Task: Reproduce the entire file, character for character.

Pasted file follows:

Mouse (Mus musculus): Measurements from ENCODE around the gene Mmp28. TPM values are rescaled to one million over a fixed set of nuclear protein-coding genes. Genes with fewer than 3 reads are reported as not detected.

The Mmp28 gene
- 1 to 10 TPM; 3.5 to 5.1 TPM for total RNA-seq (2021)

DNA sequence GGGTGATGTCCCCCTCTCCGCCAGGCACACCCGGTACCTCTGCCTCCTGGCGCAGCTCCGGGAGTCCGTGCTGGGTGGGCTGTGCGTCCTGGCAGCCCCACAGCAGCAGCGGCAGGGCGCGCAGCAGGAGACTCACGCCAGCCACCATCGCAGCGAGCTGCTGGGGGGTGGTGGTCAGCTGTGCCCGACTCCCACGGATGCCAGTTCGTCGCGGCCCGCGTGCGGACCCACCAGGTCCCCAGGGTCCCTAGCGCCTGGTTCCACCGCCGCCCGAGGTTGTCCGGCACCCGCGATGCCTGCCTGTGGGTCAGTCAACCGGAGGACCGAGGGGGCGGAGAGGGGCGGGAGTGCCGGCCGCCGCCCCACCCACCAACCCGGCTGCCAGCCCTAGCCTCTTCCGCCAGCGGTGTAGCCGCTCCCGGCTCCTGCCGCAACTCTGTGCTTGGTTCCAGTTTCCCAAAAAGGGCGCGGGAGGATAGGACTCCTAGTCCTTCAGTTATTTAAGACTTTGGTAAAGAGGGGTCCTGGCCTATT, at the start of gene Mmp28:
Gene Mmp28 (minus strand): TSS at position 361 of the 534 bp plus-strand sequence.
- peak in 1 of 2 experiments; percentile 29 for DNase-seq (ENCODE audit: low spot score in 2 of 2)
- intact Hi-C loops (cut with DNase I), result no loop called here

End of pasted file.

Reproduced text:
Mouse (Mus musculus): Measurements from ENCODE around the gene Mmp28. TPM values are rescaled to one million over a fixed set of nuclear protein-coding genes. Genes with fewer than 3 reads are reported as not detected.

The Mmp28 gene
- 1 to 10 TPM; 3.5 to 5.1 TPM for total RNA-seq (2021)

DNA sequence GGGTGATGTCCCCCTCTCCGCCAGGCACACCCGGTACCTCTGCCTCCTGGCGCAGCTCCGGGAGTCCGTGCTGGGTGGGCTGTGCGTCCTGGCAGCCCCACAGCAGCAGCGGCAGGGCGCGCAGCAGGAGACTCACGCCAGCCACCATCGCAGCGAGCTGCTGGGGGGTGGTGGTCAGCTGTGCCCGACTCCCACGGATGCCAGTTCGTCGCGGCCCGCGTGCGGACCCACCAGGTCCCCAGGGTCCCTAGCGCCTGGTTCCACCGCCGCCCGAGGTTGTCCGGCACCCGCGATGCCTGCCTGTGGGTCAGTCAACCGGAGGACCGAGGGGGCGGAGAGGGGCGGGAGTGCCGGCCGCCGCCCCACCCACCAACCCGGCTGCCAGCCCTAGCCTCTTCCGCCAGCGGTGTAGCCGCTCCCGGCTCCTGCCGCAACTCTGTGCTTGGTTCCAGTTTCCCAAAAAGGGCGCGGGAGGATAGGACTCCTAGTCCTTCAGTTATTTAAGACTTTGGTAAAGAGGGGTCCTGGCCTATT, at the start of gene Mmp28:
Gene Mmp28 (minus strand): TSS at position 361 of the 534 bp plus-strand sequence.
- peak in 1 of 2 experiments; percentile 29 for DNase-seq (ENCODE audit: low spot score in 2 of 2)
- intact Hi-C loops (cut with DNase I), result no loop called here